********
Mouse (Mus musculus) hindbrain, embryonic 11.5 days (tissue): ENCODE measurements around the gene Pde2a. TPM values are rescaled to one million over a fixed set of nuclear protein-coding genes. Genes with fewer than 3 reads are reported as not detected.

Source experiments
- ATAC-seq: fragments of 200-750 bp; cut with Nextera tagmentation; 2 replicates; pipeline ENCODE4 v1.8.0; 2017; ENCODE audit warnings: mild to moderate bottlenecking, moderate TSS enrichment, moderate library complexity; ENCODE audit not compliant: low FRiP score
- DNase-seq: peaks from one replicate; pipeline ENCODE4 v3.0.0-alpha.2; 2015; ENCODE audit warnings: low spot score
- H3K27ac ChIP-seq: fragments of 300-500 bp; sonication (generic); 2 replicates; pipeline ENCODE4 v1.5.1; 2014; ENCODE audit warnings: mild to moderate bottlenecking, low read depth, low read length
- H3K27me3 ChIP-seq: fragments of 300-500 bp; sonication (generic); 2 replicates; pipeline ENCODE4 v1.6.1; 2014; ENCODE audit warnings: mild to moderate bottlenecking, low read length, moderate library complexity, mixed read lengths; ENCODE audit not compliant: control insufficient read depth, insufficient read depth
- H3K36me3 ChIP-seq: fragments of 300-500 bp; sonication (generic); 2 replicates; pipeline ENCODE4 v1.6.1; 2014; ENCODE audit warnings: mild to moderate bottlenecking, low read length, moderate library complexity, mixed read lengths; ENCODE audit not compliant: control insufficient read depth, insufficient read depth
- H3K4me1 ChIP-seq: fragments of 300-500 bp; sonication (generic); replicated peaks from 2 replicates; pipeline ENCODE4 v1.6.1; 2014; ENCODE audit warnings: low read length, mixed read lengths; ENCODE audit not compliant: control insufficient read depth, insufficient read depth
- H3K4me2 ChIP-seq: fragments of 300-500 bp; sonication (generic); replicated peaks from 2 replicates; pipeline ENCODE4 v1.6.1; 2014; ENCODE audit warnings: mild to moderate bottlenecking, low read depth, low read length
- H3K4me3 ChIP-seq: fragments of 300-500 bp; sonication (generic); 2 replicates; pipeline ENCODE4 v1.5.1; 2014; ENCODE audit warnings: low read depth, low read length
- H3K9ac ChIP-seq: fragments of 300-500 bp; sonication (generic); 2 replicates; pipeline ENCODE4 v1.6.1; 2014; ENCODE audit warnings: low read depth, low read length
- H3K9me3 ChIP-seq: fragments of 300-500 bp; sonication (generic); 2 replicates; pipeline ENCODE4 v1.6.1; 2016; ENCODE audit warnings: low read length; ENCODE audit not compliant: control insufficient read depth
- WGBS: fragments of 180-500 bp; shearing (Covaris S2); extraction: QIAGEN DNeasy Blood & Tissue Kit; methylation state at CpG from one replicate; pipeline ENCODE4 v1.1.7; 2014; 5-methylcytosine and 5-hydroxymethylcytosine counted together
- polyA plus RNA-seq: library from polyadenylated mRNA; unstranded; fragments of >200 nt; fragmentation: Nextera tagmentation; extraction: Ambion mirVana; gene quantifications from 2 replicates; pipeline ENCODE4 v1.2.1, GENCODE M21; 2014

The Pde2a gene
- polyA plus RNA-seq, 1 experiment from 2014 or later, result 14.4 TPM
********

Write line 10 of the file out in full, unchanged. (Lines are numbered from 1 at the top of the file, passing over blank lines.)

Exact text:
- H3K4me3 ChIP-seq: fragments of 300-500 bp; sonication (generic); 2 replicates; pipeline ENCODE4 v1.5.1; 2014; ENCODE audit warnings: low read depth, low read length